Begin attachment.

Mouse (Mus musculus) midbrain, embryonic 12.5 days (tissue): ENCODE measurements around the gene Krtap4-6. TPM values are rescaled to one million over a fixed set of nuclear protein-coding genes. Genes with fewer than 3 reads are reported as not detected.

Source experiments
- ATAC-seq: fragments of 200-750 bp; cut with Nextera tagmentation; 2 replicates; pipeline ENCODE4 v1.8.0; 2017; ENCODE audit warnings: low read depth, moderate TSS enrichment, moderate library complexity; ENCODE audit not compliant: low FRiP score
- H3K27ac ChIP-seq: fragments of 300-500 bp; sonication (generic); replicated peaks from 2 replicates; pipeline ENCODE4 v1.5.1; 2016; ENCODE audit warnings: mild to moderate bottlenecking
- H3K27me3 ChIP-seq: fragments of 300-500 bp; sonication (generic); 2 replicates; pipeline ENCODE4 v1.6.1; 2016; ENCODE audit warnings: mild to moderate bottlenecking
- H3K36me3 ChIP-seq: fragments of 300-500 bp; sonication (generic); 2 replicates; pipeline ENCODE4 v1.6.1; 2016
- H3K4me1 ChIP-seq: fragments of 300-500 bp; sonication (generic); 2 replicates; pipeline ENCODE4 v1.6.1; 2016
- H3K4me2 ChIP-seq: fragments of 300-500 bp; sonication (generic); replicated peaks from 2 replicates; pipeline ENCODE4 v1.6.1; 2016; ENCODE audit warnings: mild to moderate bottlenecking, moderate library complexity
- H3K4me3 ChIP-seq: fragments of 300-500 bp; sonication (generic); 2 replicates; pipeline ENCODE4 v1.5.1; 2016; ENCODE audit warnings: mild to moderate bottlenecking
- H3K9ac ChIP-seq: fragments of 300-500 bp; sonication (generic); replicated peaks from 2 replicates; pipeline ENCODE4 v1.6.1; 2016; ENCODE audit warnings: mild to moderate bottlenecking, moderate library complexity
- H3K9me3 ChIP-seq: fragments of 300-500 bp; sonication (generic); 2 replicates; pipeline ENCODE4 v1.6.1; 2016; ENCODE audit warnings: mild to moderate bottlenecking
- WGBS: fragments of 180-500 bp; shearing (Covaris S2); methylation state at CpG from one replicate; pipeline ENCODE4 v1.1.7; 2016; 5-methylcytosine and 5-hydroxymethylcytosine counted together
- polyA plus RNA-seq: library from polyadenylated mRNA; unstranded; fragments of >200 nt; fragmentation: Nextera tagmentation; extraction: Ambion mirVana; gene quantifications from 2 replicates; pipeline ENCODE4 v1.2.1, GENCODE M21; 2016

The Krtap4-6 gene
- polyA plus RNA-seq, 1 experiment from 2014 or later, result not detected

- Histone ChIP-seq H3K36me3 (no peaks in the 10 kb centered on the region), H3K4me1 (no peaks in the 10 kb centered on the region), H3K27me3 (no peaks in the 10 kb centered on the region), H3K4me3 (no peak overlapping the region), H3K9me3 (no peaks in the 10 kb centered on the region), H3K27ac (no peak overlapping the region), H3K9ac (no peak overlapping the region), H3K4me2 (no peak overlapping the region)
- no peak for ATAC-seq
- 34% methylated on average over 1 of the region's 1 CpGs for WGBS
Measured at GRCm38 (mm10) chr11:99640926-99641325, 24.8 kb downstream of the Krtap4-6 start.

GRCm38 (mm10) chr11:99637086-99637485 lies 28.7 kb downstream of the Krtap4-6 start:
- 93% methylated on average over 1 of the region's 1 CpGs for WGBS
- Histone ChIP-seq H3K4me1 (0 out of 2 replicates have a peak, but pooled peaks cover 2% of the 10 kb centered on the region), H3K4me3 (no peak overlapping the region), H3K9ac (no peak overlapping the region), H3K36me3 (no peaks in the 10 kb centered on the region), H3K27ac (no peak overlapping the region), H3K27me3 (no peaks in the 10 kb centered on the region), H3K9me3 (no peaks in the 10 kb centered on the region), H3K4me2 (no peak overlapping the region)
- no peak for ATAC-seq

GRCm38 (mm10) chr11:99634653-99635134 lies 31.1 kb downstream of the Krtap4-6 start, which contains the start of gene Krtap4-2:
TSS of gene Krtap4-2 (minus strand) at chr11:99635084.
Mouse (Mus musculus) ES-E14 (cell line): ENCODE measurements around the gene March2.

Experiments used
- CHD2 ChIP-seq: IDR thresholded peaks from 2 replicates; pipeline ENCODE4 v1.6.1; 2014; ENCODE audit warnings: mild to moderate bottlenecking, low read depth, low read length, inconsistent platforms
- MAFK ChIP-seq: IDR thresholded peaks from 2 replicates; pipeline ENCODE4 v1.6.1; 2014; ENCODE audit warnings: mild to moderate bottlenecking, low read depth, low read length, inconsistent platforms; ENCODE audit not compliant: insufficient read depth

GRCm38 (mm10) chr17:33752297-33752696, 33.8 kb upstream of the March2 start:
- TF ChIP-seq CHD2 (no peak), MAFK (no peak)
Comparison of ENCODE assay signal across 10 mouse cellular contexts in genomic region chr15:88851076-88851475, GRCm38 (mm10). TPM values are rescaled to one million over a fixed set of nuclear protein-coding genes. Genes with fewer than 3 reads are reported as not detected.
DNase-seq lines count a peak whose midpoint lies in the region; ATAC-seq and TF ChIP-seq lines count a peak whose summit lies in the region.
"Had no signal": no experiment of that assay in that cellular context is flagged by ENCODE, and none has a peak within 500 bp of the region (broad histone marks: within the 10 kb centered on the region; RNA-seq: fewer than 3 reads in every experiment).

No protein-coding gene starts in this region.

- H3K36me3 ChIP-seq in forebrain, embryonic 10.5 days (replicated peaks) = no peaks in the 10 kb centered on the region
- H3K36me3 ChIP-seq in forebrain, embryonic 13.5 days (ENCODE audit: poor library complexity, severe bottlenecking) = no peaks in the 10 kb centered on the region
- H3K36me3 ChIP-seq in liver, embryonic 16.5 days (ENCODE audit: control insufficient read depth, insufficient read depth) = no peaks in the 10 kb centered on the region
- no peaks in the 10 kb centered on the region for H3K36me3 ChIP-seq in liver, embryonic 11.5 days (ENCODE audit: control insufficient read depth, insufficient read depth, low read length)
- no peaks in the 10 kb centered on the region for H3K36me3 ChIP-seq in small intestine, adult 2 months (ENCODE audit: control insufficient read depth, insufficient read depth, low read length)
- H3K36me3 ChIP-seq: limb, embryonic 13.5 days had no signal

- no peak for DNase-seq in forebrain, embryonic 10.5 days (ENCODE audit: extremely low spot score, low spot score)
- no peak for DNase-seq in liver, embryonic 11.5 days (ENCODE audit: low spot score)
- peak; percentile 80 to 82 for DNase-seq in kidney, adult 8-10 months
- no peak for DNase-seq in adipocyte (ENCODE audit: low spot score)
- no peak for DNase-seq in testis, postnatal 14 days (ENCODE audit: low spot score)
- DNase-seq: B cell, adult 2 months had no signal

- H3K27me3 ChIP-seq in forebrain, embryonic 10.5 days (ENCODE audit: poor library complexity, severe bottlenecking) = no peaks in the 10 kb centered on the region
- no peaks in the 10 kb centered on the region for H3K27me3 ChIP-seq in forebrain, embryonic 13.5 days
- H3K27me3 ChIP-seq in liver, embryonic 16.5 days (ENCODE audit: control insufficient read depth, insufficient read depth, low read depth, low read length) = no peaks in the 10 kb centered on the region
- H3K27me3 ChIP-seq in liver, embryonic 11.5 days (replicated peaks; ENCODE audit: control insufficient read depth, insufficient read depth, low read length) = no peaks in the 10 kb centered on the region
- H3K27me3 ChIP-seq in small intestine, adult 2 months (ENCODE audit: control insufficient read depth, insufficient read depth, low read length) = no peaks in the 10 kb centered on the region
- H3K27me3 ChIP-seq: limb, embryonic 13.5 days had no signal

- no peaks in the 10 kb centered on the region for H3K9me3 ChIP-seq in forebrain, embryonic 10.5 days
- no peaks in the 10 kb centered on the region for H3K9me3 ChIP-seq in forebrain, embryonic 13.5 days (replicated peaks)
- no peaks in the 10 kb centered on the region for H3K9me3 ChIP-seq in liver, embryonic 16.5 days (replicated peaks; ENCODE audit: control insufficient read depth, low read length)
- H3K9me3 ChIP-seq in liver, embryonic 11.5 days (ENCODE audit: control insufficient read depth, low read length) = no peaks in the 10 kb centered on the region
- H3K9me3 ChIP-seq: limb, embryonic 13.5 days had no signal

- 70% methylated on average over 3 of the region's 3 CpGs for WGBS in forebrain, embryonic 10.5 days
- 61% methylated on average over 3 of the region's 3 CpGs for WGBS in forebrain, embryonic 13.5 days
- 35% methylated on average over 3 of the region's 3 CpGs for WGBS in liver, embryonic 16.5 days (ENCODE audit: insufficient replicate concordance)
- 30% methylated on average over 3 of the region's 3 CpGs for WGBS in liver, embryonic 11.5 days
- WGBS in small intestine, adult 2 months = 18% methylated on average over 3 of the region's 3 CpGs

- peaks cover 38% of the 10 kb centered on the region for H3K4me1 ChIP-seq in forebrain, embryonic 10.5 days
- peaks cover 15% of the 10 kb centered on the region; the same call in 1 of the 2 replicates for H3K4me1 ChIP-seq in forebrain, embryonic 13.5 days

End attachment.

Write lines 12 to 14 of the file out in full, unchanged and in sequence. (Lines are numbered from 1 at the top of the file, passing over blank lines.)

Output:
- WGBS: fragments of 180-500 bp; shearing (Covaris S2); methylation state at CpG from one replicate; pipeline ENCODE4 v1.1.7; 2016; 5-methylcytosine and 5-hydroxymethylcytosine counted together
- polyA plus RNA-seq: library from polyadenylated mRNA; unstranded; fragments of >200 nt; fragmentation: Nextera tagmentation; extraction: Ambion mirVana; gene quantifications from 2 replicates; pipeline ENCODE4 v1.2.1, GENCODE M21; 2016

The Krtap4-6 gene